International Conference on Applications of Statistics and Probability in Civil Engineering (ICASP) (12th : 2015)

Uncertainty propagation in seismic reliability evaluation of aging transportation networks Rokneddin, Keivan; Ghosh, Jayadipta; Dueñas-Osorio, Leonardo; Padgett, Jamie E. 2015-07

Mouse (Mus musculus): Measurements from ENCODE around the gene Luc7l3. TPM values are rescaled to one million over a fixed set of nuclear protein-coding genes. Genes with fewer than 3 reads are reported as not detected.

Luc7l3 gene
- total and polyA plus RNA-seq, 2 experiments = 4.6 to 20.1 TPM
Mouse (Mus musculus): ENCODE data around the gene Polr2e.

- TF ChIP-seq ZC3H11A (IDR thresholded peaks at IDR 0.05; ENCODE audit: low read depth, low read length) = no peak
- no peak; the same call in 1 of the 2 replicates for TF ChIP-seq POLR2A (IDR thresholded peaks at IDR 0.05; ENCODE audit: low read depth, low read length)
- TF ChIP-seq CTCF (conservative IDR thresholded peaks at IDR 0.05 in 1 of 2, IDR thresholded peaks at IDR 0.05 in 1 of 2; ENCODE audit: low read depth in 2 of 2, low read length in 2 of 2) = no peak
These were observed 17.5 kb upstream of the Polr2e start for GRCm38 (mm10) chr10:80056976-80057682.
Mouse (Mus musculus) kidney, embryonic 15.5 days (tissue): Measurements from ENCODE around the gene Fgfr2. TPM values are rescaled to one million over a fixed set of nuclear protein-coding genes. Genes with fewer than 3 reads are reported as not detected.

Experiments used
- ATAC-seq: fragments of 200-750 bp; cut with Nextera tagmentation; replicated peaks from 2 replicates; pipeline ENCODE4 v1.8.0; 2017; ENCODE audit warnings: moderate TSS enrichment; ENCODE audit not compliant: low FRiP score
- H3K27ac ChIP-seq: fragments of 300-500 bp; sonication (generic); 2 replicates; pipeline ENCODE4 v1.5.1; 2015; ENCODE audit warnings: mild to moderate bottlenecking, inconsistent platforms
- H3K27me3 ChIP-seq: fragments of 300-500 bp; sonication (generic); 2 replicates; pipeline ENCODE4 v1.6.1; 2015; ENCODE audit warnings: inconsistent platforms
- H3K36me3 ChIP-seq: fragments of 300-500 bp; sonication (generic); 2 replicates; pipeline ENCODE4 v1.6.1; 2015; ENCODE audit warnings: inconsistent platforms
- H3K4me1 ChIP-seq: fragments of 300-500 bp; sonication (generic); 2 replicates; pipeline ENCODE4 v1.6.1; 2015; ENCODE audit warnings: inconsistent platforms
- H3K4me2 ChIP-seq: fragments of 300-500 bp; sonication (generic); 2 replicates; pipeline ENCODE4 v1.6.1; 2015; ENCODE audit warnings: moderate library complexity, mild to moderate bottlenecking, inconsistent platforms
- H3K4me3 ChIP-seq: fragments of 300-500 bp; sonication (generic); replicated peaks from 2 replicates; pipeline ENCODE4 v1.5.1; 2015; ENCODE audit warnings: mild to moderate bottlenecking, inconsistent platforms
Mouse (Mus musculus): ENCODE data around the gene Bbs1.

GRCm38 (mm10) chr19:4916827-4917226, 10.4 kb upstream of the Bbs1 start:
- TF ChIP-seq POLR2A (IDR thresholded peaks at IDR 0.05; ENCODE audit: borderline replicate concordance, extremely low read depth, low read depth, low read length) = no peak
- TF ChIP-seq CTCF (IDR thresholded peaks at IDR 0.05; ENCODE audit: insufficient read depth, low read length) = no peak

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12th International Conference on Applications of Statistics and Probability in Civil Engineering, ICASP12 Vancouver, Canada, July 12-15, 2015  1Uncertainty Propagation in Seismic Reliability Evaluation of Aging Transportation Networks Keivan Rokneddin Senior Research Scientist, AIG, Philadelphia, USA Jayadipta Ghosh Assistant Professor, Indian Institute of Technology Bombay, Mumbai, India Leonardo Dueñas-Osorio Associate Professor, Rice University, Houston, TX, USA Jamie E. Padgett Associate Professor, Rice University, Houston, TX, USA ABSTRACT: Uncertainty quantification is an integral part of many fields of science and engineering, but its application to seismic reliability and risk assessment in highway transportation networks is still in its infancy. This study identifies major known sources of uncertainties associated with seismic loss assessments in aging transportation networks, including hazards, structures, aging parameters, and network topology sources, while quantifying the impact of a subset of them on mean network-level reliability estimates. The uncertainty tracking process is illustrated with a case study network in South Carolina, USA. The source-to-response uncertainties are propagated and errors aggregated as they emerge with the adoption of surrogate seismic response models at both bridge and network levels. The observed range of uncertainties from the considered sources suggests that uncertainty quantification must become a standard procedure for reliability and risk assessment in transportation networks. Moreover, while the bridge surrogate models contribute significantly to overall uncertainties, network surrogate model’s contribution is found to be the least of all considered variables. Future opportunities exist to further identify key sources that should be targeted for improved confidence in risk estimates.  1. INTRODUCTION Uncertainty is inherent in many modeling and experimental processes in science and engineering (Dror et al. 2006). Whether aleatory or epistemic, the sources of uncertainty which affect the scientific evaluations must be identified and their impact quantified and reported, if possible, so as to avoid inducing the sense of certainty into uncertain estimates. In stochastic processes where the reliability of physical systems is evaluated, quantifying uncertainties provides the distribution of the possible error around an estimated output, which can impact practical decision making in scientific, engineering, and financial applications (Adhikari et al. 2009; Alpak et al. 2013). Uncertainty quantification in engineering loss estimation is of particular interest to risk managers who maintain a portfolio of structures and are concerned about the risk posed by natural hazards. For risk assessment, it is customary to have a catalog of historical or synthetic hazard events with varying predicted rate of occurrences. Once the losses associated with each event are evaluated, one may aggregate the results in the form of an exceedance probability curve (also known as the risk curve), which presents the probability of exceeding a certain threshold of loss over a defined period of time (FEMA 2009). The uncertainties around the estimated losses contribute to the development of the risk curve, and can significantly influence the tail losses as 12th International Conference on Applications of Statistics and Probability in Civil Engineering, ICASP12 Vancouver, Canada, July 12-15, 2015  2demonstrated in the literature [e.g., Aslani et al. (2012) and Bazzurro et al. (2008)]. Identifying the sources of uncertainty and quantifying their impact on the risk assessment in transportation networks is essential to study the seismic resilience of these systems, particularly at a time when the lack of adequate maintenance as the result of expense cuts has left many bridges in seismically active regions vulnerable against potential seismic excitations. Moreover, aging and deterioration has made bridges which may be lacking proper seismic detailing even more vulnerable to earthquake hazard (Choe et al. 2009; Ghosh and Padgett 2010). Accordingly, evaluating the effects of uncertainties from component to system in risk estimates should be considered an integral part of risk assessment studies. Table 1 lists a few sources of uncertainty which are known to influence direct and indirect loss estimates in highway transportation networks. Although evaluating all listed uncertainties is out of the scope of this study, identifying the possible sources provides opportunities for future studies. This paper focuses on the structural sources for uncertainty quantification, and adopts the mean occurrence rates and USGS (Peterson et al. 2014) recommended Ground Motion Prediction Equations (GMPEs) to develop the seismic hazard catalog, as discussed later in the paper. In addition to the listed sources, there are uncertainties originating from the computational methods employed for risk assessment (e.g., from the number of samples in Monte Carlo simulations). This study aggregates the impact of the computational uncertainties with the known structural sources and provides the uncertainty bounds for a sample simulated seismic event to demonstrate possible ranges and emphasize the significance of incorporating uncertainty quantification in risk assessments. Section 2 elaborates on the methods for uncertainty propagation and quantification. Section 3 introduces the adopted computational methods for bridge and network reliability evaluations, and demonstrates the case study bridge network. The uncertainty bounds are discussed in the results section, and the paper concludes by listing key findings and future research opportunities. Table 1. Example of known sources of uncertainty for seismic risk assessment in highway bridge networks  HAZARD Geophysics of faulting systems Maximum possible rupture length and maximum possible magnitude Simulated or historical event rates of occurrence Ground motion prediction equations STRUCTURE Bridge locations Material properties Geometrical properties Deterioration parameters Live load (Traffic) NETWORK Topology Traffic assignment model Loss correlations 2. UNCERTAINTY PROPAGATION AND QUANTIFICATION METHODS This section elaborates on methods to propagate the uncertainty in input variables (select variables from Table 1) to establish the uncertainty bounds on the estimated output (for example, bridge fragility or network reliability). As the focus is on structural and computational uncertainties, the bridge locations and network topology are fixed and no uncertainty is associated with the hazard catalog either. The uncertainty propagation is explored at two stages: a) Bridge fragility stage, and b) Network reliability stage. At the bridge fragility stage, uncertainties associated with structural modeling parameters, aging parameters, as well as the computational error from the application of a predictive metamodel for bridge fragilities are considered. These uncertainties are combined to predict the 95% confidence interval around the mean bridge fragility estimate. At the network reliability stage, the uncertainty originates from the application of a surrogate model, which is aggregated with the propagated errors from bridge fragilities stage to estimate the uncertainty bounds around the network 12th International Conference on Applications of Statistics and Probability in Civil Engineering, ICASP12 Vancouver, Canada, July 12-15, 2015  3connectivity reliability, which is the final output in this study. Surrogate models are employed at both bridge fragility and network reliability computation stages to efficiently approximate the failure probabilities and avert the computational burden associated with traditional techniques. Development of these models require an experimental design matrix which is the input for the model selection process (Hastie et al. 2009). The reliability estimates associated with rows in the input matrix are evaluated using traditional methods [e.g., finite elements analysis for bridges and Monte Carlo or Recursive Decomposition (Liu and Li 2009) for the network] to provide the response vector. The surrogate model is trained using the provided input matrix and response vector, and the application error (test error) is estimated using samples not used in the training process. The described procedure provides an unbiased estimate of the error introduced by the surrogate model, which can be aggregated with uncertainty from other sources, as discussed next. In multiple-input and single output systems, several methods exist which quantify the propagation of uncertainty, such as Monte Carlo analysis, sensitivity analysis, statistical linearization, and first order analysis using Taylor series expansion (Lei and Schilling 1994). While each method has its advantages and shortcomings, this study adopts the first order analysis method because of superior computational efficiency and direct applicability to the case at hand. Highway bridge reliability problems are typically characterized by low curvature of the failure domain (Ghosh et al. 2013). For such moderately nonlinear problems, the first order analysis method for error propagation assessment provides an excellent approximation to the output uncertainty in the response while allowing partitioning of the error into its input sources (Lei and Schilling 1994; Stein et al. 2008). Moreover, this method is simpler statistical linearization in terms of computational complexity. The first order analysis method uses the Taylor series linear approximation of the response function around the mean of the predictor variables with the nonlinear components truncated. For example, if the output response y is a function of input variable vector x = {x1, x2,…, xn} as:  ( )y f x   (1) then, the Taylor series expansion of the response can be approximated as:         fy f E E  xx x xx  (2) The expected value and the variance of y can thus be evaluated as:      E y f E x   (3)       21nii ifVar y Var xx    x  (4) Equation 4 depicts the overall output model uncertainty as a function of the variances of the individual input parameters and thus helps to capture the propagation of uncertainty through the process. In many cases, the output response is not an exact function of the input variable, but involves model fitting errors. As is the case for this study, highway bridge fragilities are often obtained analytically after fitting a metamodel to the input predictor variables, and thereby introducing a metamodel error. In such cases, the variance of y can be expressed as:       221ni mi ifVar y Var xx    x  (5) where, ߪ௠  is the predictive metamodel error. Using a case study example in South Carolina as described next, Section 4 will demonstrate the error propagation method to quantify the contribution of individual error sources to overall output uncertainty through a case study. 3. CASE STUDY EXAMPLE The highway bridge network around the Charleston metropolitan area in South Carolina, USA, has been previously studied by the authors to evaluate its network connectivity reliability (Rokneddin, et al. 2014a). A subset of that network, comprised of 22 bridges (Figure 1), is 12th International Conference on Applications of Statistics and Probability in Civil Engineering, ICASP12 Vancouver, Canada, July 12-15, 2015  4studied in this paper to quantify the uncertainties in bridge-to-network reliability computations. The development of surrogate models and the associated uncertainties for the bridges and network are discussed next.  Figure 1. Location and extent of the 22-bridge network case study. Dark circles in the zoomed-in figure indicate the location of origin nodes while the dark triangle shows the destination node. 3.1. Surrogate models to develop parameterized bridge fragility functions.  The bridges in the depicted network comprise two bridge types: Multi-span Simply Supported Slab (MSSS Slab) and Multi-span Simply Supported Concrete girder (MSSS Concrete) bridges. Both of these bridge types have been previously identified by Nielson (2005) as being seismically vulnerable due to inadequate seismic detailing of bridge components such as bridge columns and elastomeric pad bearings. The seismic performance of these bridges can be further exacerbated due to potential aging and deterioration of critical bridge components. As identified by Ghosh and Padgett (2012) and Rokneddin et al. (2014a) the reinforcing steel in bridge columns and bearing dowel bars are prone to corrosion deterioration from the chloride laden sea water in the atmosphere, while the elastomeric bearing pads are susceptible to time-dependent stiffening due to thermal oxidation. The following subsection discusses the development of time dependent parameterized seismic fragility models for the bridge classes which will subsequently be applied to individual bridges within the network by defining appropriate structure specific parameters. These fragility models are used to investigate the contribution of different sources of input parameter uncertainty to the overall error around the mean fragility estimate. 3.1.1. Experimental design and finite element simulations Development of multidimensional bridge fragility models consists of the following steps: a) Formulate the experimental design matrix and conduct finite element simulation of bridge models, b) Fit metamodels to predict the seismic response of bridge components and subsequently develop parameterized seismic fragility curves.  The experimental design matrix for the two bridge types is developed through a systematic combination of the predictor variables described in Fang et al. (2006). The considered variables include the peak ground acceleration (PGA) of the earthquake record, critical bridge modeling parameters, deterioration affected structural parameters and geometric parameters. While PGA is an uncontrolled parameter in the experimental design, the other parameters constitute the vector x (Equations 1 to 5). A complete list and descriptions of these parameters are presented in Table 2. Table 2: Input parameter predictor variables for case study bridge types Predictor Variable Variable Description MSSS Slab MSSS Concrete PGA Peak Ground Acceleration Peak Ground Acceleration x1 Concrete Strength Steel Strength x2 Bearing pad friction Bearing pad friction x3 Abutment gap Dowel gap x4 Shear modulus Shear modulus x5 Dowel Strength Dowel Strength x6 Column rebar area Column rebar area x7 Cover Depth Cover Depth x8 Column height Column height x9 Span Length Span Length x10 Deck Width Deck Width 12th International Conference on Applications of Statistics and Probability in Civil Engineering, ICASP12 Vancouver, Canada, July 12-15, 2015  5This study adopts the Latin Hypercube experimental design with optimal spacing for computer experiments. Construction of the design sequence is followed by nonlinear dynamic time history analysis of three dimensional finite element bridge models, with bridge characteristics for each nonlinear time history run informed from the generated experimental design matrix. 3.1.2. Parameterized bridge fragility development This study uses metamodels in two steps to develop generalized bridge class specific multidimensional vulnerability functions which are subsequently used for error propagation analysis. In the first step, the ensemble learning meta-algorithm known as Adaptive Boosting or AdaBoost (Hastie et al. 2009) is used to predict the seismic response of bridge components, such as columns, bearings and abutments, as a function of the predictor variables (Table 2). This algorithm uses a single composite strong learner by iteratively adding weak learners. For both bridge classes within the network, AdaBoost is found to perform well while predicting the bridge component responses resulting in high R2 values and low mean square errors after repeated random sub-sampling cross validation. In the second step, the logistic regression metamodel is used to develop parameterized bridge fragility models after comparing the component seismic demands from the AdaBoost models with the component capacity estimates from Nielson and DesRoches (2007). While the details of this procedure can be found elsewhere (Ghosh et al. 2013), bridge system failure probability (Pf) conditioned on PGA and parameter vector x = {x1, x2,…, xn} can be represented as: 0101..[ | , ]1npga i iinpga i iiPGA xfPGA xeP PGAe      x   (6) where, τ0, τpga and τ1,…, τn are the logistic regression coefficients. The conditioned bridge failure probability corresponds to the variable y in Equations 1 to 5. 3.2. The network surrogate model The development of network surrogate model is elaborated in Rokneddin et al. (2014b). Each row in the network-level experimental design matrix represents the bridge failure probabilities, as evaluated using the metamodeling procedure in Section 3.1, against a synthetic seismic scenario which is generated following the logic tree methodology recommended by the USGS (Peterson et al. 2014). In total, 398 seismic scenarios are sampled for this study to train the model, and the peak ground accelerations at the location of the 22 bridges are evaluated for each scenario using the recommended GMPEs (only the mean predicted PGA value is used per scenario; therefore, each scenario produces one intensity map). Subsequently, Equation 6 is used to estimate the set of bridge failure probabilities per scenario, resulting in 398 records for the input matrix to develop the network surrogate model. Once the network reliability associated with each record of bridge failure probabilities is evaluated by Monte Carlo simulations, 200 records out of 398 are assigned to model training and validation, and the rest are reserved for testing in order to evaluate the order of error induced to the network reliability assessment by surrogate model application. Random Forests (Breiman 2001) are selected as the statistical learning method for network surrogate model development as it has been shown to provide superior performance in network reliability applications (Rokneddin et al. 2014b). Random Forests, similar to AdaBoost, are an ensemble learning method which build a predictive model by averaging the outcome of a set of B regression trees as follows:  11ˆ ( ) ( )BBrf bbf TB  y y  (7) where, ˆ ( )Brff y  denotes the outcome of random forest prediction from a total of B regression trees and ( )bT y  is a regression tree formed out of a 12th International Conference on Applications of Statistics and Probability in Civil Engineering, ICASP12 Vancouver, Canada, July 12-15, 2015  6randomly selected subset of input variables. For the network surrogate model, the input variables in y are the conditional bridge failure probabilities yi, i = 1, …, 22. The generic form of the regression tree can be described as 1( ) I( )Mb m mmT c R y y    (8) where, the 22-dimensional input space described by y is divided into an optimal number of sub-regions (M) each associated with a weight cm (Hastie et al. 2009).  Figure 2 demonstrates the evolution of the root of mean squared error for predicted network reliability estimates as the number of the regression trees (B) grows. The model with an acceptable number of trees to provide the least error (around 400) is selected which results in an error in the order of 0.02 for network connectivity reliability estimates.  Figure 2. The test error of the developed network surrogate model with 200 training records  4. RESULTS AND DISCUSSION This section presents the evaluation of bridge failure probabilities and network reliability along with their associated uncertainties against a Mw = 6.7 synthetic seismic event which was selected for this case study. This event was excluded from development of the surrogate models to provide an unbiased estimate of the associated errors in bridge and network failure probabilities. To demonstrate the uncertainty propagation at the bridge level, a MSSS Concrete girder bridge within the network is selected as an example. Among input parameters x1 to x10, the sources of uncertainty for this bridge are assumed to only stem from parameters listed in Table 3 along with their probability distributions. The distribution parameters for bridge modeling parameters x1 and x2 are taken from Nielson (2005), while the aging and deterioration parameters x4 to x6 are adopted from Rokneddin et al. (2014a). Given a chosen ground motion scenario, deterministic parameters for this bridge are the bridge dowel gap (x3=25.4mm) and cover depth (x7=38.1mm) (Nielson 2005). Additionally, the bridge geometric parameters (x8 to x10) are obtained from the National Bridge Inventory database (FHWA 2010). Table 3: Probability distribution of the random variables affecting bridge fragility. C.O.V refers to the associated coefficient of variation. Variable Unit Distribution Mean C.O.V. x1* MPa Lognormal 463 0.08 x2* - Lognormal 1 0.10 x4† MPa Uniform 2.50 0.30 x5† kN Lognormal 56.04 0.10 x6† cm2 Lognormal 5.67 0.10 *Nielson (2005)  † Rokneddin et al. (2014a) The contribution of different parameter uncertainties and the logistic regression metamodel error to the uncertainty around the predicted fragility estimate is calculated using the first order analysis method (Section 2) for extensive damage state. At this limit state, the damage to bridge components is visible, requires repair and results in closure of the bridge for at least a week following a seismic event. Figure 3 shows the mean predicted bridge fragility estimate (calculated using Equation 6) and the 95% confidence bounds for each individual source of uncertainty represented by the outer extremities of the different colored band. The figure also shows the 95% confidence interval of the total error obtained by combing the different error sources in the logit space. Although not presented here, the total lumped uncertainty around the mean fragility is also verified using Monte Carlo simulations, showing close agreement with the first order analysis. 12th International Conference on Applications of Statistics and Probability in Civil Engineering, ICASP12 Vancouver, Canada, July 12-15, 2015  7For the chosen MSSS Concrete bridge (and in general observed for other MSSS Concrete bridges within the network), Figure 3 reveals that column longitudinal rebar (x6) area has the highest impact on the output uncertainty followed by bearing pad shear modulus (x4) and steel strength (x1). The error contribution stemming from the parameters bearing pad friction and dowel strength (x2 and x5) are found to be negligible and not shown in the figure. The contribution from the metamodel error to the overall uncertainty is found to be the highest. Similarly, for the MSSS Slab bridges within the network, the metamodel error is predominantly higher than that of all other input variables, followed by the uncertainties stemming from column rebar area (x6), bearing pad friction (x2) and bearing dowel strength (x5).  Figure 3: Predicted mean fragility estimate for the MSSS Concrete bridge type with 95% confidence bounds for each source of uncertainty represented by the different colored bands. Also shown is the 95% confidence interval from the total combined error.  Using the mean predicted bridge failure probabilities, the network failure probability estimate is 0.264. Applying the 95% confidence bounds in bridge fragilities results in a range of 0.145 to 0.455 for the network failure probability estimate. Finally, applying the 0.02 expected error from the network surrogate model extends the range to [0.143-0.457], as shown in Table 4. The observed range of uncertainty is significant, emphasizing the need to incorporate the known sources of uncertainty into risk assessment studies. For this example, the uncertainties associated with the network surrogate model are small compared to the variability from the bridge fragility metamodels and bridge input parameters. However, the error from the network surrogate model may become more significant for different network performance metrics (e.g., travel time) and topologies. Table 4. The range of uncertainties in network reliability estimates for the case study example Lower Bounds Mean Upper Bounds Network Bridge Bridge Network 0.143 0.145 0.264 0.455 0.457 5. CONCLUSIONS Although uncertainty quantification is considered an integral part of many tracks across different sciences and engineering, their application to seismic loss evaluations (travel time or loss of access) in highway transportation networks is in its infancy. This study identifies major sources of uncertainties, and quantifies the impact of structural and computational uncertainties on network connectivity reliability estimates for a case study network in South Carolina, USA. The developed multi-dimensional bridge fragility functions in this study are conditioned on the ground motion intensity, deterioration parameters, bridge modeling parameters, and geometric parameters. The contribution of each uncertainty source to the aggregate uncertainty around the mean estimated fragility is computed using a first order analysis method. The metamodel uncertainty contributes the most to the overall error followed by column rebar area, bearing shear modulus and steel strength for the concrete girder bridges, and column rebar area, bearing pad friction and bearing dowel strength for the slab bridges. Finally, the uncertainty from network surrogate model is aggregated with the uncertainties propagated from bridge fragilities to evaluate the overall uncertainties around the network reliability estimate. The uncertainties around mean losses from each event influence the risk curve, especially at tail losses. In future, the authors will explore this impact in a framework which includes the hazard, structural, and 12th International Conference on Applications of Statistics and Probability in Civil Engineering, ICASP12 Vancouver, Canada, July 12-15, 2015  8computational uncertainties to improve the confidence in risk estimates. 6. ACKNOWLEDGEMENTS This study was supported in part by the National Science Foundation under Grant No. CMMI-1234690. Any opinions, findings, conclusions or recommendations expressed in this material are those of the authors and do not necessarily reflect the views of the National Science Foundation. 7. REFERENCES Adhikari, S., Friswell, M. 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